Dividend investors everywhere clamour for companies with dividends that are sustainable, growing, or at least stable with a decent yield. Few companies, however, provide all of these with a dividend that could be considered guaranteed. Canadian Utilities Limited (TSX:CU) provides a diversified portfolio of energy products primarily in Canada, the U.S., and Australia. The company’s divisions include electricity, pipelines and liquids, and corporate and other. This diversification effect is seen in the fact that the company was able to increase Q3 2016 earnings year over year on and adjusted basis with the price of oil and other commodities remaining severely constrained….
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Dividend investors everywhere clamour for companies with dividends that are sustainable, growing, or at least stable with a decent yield. Few companies, however, provide all of these with a dividend that could be considered guaranteed.
Canadian Utilities Limited (TSX:CU) provides a diversified portfolio of energy products primarily in Canada, the U.S., and Australia. The company’s divisions include electricity, pipelines and liquids, and corporate and other. This diversification effect is seen in the fact that the company was able to increase Q3 2016 earnings year over year on and adjusted basis with the price of oil and other commodities remaining severely constrained.
Long-term investments with stable contract revenues
Canadian Utilities’s $391 million of capital investment in the third quarter and $1.142 billion year-to-date is impressive, considering 86% of these investments have been made in the company’s regulated utilities or long-term contracted capital assets. This means that 86% of the company’s future cash flows generated will be under long-term contracts (guaranteed), thus providing additional security for a dividend that would otherwise be considered very safe.
The company’s return on assets over time has been impressive, and long-term investors should be assured of continued growth in earnings and distributions over the long term.
Q4 2016 dividend an increase of 15% since last year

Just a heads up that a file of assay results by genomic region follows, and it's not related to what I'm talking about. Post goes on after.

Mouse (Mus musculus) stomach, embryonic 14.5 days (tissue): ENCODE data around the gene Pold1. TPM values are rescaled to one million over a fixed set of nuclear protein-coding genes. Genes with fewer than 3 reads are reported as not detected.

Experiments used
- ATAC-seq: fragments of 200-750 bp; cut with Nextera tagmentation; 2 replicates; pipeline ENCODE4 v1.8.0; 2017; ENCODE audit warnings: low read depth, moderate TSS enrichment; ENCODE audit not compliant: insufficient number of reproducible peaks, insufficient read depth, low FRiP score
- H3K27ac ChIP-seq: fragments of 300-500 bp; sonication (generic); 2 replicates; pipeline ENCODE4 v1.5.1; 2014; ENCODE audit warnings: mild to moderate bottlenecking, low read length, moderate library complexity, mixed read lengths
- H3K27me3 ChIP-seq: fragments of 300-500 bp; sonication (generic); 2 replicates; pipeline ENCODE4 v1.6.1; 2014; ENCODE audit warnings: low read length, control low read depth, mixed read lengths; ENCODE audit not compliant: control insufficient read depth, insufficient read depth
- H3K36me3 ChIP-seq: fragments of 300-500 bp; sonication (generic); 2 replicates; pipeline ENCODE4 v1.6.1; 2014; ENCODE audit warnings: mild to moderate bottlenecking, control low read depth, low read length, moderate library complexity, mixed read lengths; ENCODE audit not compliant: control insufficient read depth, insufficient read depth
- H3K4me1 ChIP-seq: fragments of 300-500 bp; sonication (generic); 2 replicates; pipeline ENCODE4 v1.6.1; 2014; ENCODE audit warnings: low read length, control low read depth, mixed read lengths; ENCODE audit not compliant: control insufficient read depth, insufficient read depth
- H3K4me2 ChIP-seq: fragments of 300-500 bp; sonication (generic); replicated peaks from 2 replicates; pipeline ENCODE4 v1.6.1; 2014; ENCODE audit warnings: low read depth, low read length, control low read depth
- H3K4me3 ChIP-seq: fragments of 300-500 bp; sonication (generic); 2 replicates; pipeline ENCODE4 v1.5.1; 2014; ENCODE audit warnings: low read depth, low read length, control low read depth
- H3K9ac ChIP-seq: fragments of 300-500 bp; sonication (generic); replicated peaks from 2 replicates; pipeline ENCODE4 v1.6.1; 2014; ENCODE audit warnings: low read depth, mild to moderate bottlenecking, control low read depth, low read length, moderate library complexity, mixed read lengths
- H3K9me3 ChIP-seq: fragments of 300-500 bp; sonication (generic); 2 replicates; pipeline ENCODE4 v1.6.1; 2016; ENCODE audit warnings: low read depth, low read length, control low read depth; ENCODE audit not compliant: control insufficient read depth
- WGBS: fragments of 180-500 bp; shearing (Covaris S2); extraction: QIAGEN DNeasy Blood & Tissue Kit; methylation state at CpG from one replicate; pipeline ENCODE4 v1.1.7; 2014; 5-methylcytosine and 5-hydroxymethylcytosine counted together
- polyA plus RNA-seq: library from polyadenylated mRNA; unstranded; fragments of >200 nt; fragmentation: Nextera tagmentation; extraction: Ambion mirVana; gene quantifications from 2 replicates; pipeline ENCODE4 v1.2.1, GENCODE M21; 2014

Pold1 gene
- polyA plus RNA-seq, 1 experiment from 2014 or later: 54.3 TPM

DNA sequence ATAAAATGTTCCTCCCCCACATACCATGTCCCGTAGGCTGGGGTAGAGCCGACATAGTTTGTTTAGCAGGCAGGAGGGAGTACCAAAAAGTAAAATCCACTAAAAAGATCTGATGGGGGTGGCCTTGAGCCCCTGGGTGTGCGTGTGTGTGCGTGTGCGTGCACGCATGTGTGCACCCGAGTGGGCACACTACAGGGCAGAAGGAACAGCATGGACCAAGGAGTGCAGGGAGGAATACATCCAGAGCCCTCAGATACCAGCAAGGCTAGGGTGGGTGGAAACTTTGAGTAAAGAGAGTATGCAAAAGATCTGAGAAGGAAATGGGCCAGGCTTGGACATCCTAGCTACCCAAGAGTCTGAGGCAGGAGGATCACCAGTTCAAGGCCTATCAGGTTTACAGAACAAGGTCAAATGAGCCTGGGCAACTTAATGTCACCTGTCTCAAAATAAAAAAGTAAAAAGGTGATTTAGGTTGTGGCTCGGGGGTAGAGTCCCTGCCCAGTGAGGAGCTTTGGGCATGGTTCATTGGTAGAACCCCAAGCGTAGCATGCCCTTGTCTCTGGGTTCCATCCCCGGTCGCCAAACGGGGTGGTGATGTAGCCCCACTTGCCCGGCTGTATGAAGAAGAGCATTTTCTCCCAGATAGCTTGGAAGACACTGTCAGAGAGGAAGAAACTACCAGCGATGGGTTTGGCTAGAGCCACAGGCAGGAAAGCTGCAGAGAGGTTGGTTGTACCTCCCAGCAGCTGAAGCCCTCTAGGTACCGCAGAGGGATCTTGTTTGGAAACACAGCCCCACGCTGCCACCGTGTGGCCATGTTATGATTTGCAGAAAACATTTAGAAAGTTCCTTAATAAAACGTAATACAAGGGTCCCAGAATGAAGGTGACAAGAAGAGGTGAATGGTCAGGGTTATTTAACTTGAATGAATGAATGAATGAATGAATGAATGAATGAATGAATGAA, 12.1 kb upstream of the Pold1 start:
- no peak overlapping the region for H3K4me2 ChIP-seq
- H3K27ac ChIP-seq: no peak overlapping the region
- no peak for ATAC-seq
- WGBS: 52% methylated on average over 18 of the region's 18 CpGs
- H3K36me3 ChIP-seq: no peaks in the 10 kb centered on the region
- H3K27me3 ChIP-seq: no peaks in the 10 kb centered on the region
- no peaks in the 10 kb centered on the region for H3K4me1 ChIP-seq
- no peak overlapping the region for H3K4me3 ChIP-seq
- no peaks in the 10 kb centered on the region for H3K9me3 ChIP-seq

The company’s sustained dividend growth over the past two decades is impressive and should not be overlooked by long-term investors. Benjamin Graham’s Intelligent Investor, a favourite book of many iconic investors such as Warren Buffett, lists a record of at least 10 years of growing dividends as criteria he uses in narrowing down a massive list of available stocks into a list of stocks worthy of investment.
I pay significant attention to the stability, the growth rate, the yield, and what the payout ratio of the dividend has been over time. All four categories warrant a hard look from every investor looking for a stable, income-producing gem for the long haul.
Long-term upside vs. long-term risk
The announcement of new technology aimed at replacing “the grid,” or the major utilities sector as a whole, make the idea of living off the grid not as far-fetched as it may have seemed 10 or 20 years ago.
That said, the reality is that nuclear, coal, and hydro power plants remain the cheapest forms of energy generation and are unlikely to be surpassed by solar or wind power for a long time. These power forms, created in aggregate and sold to the masses piecemeal, need large grid systems and utility companies to disperse the energy according to population density. The cities of the world will have the hardest time moving away from traditional power due to the increased need for stable and secure power sources.
Current battery technology, even with the new Powerwall announced by Tesla Motors Inc. (NASDAQ:TSLA) coming to market shortly, can’t service large commercial buildings or urban areas due to the increased energy demand. It is estimated that the Powerwall can store approximately seven kWh of energy; the average Canadian home uses more than 20 kWh, meaning the rest of the power needed to service the home will need to be generated each and every day, which is not something that is possible in many regions of Canada.
Utilities will be around for a while. The decade-long contracts that companies such as Canadian Utilities make with its customers attest to this fact.
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